Later, in restoring our relationship with Indonesia and in strengthening trade in the region, he displayed an understanding of and engagement with our neighbours that few at the time gave him credit for. But he built the foundations for the relationships that are critical to our success today. The test of a real leader is whether they do what is right, not just what is popular. True leadership is often about telling people what they need to hear, not what they want to hear.

John pursued large scale economic reform, not because it could make him popular, but because it was the right thing to do. Tax reform was a vital component of that and in the heat of an election campaign, he convinced the public that it was the right thing to do. It is challenging to do that – I have a recent recollection of taking tax reform to an election.


We both had a close result, although John ended up with some more numbers in the House than I did, I must say. Nonetheless it is challenging.

The economic management of John and his Treasurer Peter Costello has set up the general wellbeing of Australians today; confident engagement by Australia in global markets, the deregulation of sclerotic and underperforming domestic markets, and a sober, responsible approach to public finances.

His commitment to economic reform was unflagging. In the last year of his government, 2007, and in the midst of the worst drought for a century, he took on the task of reforming the management of our interstate water systems - a problem that had been put in the too-hard basket by the founding fathers of the Commonwealth no less!

He took that on, I supported him as his Water Minister, and his reforms - while diluted somewhat by the subsequent Labor Government - confirmed our global leadership in water management, acknowledged as recently as last week at the United Nations.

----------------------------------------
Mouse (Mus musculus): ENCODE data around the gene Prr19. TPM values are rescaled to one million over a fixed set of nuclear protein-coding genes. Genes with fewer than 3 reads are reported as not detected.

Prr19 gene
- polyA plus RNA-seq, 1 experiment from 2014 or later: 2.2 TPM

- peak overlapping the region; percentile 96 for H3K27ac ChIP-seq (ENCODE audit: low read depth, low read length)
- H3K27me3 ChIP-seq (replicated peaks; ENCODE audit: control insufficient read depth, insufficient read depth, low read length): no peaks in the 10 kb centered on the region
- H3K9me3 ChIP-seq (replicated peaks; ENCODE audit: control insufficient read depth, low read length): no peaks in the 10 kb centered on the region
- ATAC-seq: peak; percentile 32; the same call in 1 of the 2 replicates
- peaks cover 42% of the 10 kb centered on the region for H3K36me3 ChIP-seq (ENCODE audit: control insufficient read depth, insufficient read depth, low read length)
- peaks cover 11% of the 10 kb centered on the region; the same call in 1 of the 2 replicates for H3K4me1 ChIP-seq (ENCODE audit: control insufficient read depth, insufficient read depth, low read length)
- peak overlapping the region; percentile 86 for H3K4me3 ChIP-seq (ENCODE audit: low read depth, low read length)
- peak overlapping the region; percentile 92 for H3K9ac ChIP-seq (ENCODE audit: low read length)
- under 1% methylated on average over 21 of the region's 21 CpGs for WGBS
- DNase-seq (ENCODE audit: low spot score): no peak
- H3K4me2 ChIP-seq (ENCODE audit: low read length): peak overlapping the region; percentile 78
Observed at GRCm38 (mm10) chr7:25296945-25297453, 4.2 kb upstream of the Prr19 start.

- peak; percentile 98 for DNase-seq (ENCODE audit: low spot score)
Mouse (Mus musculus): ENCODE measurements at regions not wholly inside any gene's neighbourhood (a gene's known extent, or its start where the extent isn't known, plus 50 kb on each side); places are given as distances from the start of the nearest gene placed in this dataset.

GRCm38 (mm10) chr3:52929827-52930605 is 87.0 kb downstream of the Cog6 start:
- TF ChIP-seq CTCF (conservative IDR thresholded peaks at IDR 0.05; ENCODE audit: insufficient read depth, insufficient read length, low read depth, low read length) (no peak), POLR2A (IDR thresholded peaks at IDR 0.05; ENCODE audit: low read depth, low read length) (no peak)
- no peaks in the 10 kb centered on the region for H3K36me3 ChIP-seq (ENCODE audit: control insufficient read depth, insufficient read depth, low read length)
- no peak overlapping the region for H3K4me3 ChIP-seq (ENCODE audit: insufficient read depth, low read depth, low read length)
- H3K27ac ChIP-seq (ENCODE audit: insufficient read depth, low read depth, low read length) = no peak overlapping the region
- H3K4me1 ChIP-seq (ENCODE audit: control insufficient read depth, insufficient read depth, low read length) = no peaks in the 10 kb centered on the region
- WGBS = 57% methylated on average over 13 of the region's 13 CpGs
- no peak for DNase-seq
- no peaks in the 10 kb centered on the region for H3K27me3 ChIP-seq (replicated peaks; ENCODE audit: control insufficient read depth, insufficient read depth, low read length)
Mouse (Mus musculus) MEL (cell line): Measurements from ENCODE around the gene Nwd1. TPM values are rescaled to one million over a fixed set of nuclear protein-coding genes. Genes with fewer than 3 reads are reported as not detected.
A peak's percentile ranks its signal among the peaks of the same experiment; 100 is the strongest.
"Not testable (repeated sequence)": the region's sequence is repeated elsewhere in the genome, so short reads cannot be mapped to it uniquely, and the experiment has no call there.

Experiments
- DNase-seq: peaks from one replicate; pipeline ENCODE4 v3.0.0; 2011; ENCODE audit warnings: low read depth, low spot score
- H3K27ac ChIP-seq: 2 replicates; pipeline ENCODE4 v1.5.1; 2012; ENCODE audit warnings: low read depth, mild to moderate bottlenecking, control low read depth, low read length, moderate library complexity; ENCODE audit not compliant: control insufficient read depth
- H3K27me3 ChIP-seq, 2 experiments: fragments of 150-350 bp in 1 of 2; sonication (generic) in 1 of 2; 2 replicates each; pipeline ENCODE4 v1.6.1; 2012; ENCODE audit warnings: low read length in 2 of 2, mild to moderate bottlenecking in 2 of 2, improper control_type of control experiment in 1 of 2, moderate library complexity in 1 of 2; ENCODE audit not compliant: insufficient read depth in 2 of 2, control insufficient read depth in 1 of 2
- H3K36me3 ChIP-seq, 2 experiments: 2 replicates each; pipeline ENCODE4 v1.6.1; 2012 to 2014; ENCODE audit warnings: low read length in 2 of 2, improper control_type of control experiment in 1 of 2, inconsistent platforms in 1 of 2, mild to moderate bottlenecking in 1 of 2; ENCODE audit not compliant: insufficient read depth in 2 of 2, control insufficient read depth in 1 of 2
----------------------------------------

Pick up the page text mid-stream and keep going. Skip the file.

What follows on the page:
Now I recall saying to John, while he was still Prime Minister, that he would be our best ex-Prime Minister. He is proving my prediction correct.


He makes a strong, constructive contribution to public life: he continues to mentor new waves of politicians and leaders, including myself, he is active in the Liberal Party and he often provides cool counsel to heated heads.

As a writer of political memoir in Lazarus Rising, and political history, in The Menzies Era, he demonstrates a flair for the written word that has been lapped up by the public. The Howard volumes are not be found in those places, to quote his contemporary Clive James, “where remaindering occurs”. Lately we have enjoyed him on the ABC in a quite different role - as presenter and interviewer in Howard on Menzies: Building Modern Australia, seeking to reframe our thinking of the founder of our Party and in many ways, as John explains, the architect of modern Australia. Those two episodes are among the finest political historical documentaries I’ve ever seen. It’s a great tribute to you John, to take up television production so successfully.

Of course, it’s  built on a lifetime of admiration for our national broadcaster too, so that’s good.


Of course no tribute to John Howard and his contribution to the nation would be complete without acknowledgement of that great love affair, that great partnership, acknowledgment of Janette.


They are one of our great political couples, a great team. Together they are role models for so many others, not just in politics, but what a partnership. Certainly Lucy and I have been inspired by both of you as a team and the way you’ve approached these challenges together, the way you’ve supported John and you’ve taken on the challenges of the world as a great team.

So congratulations John, on being admitted to the degree of Doctor of Letters.

And on behalf of a nation grateful for your service, thank you.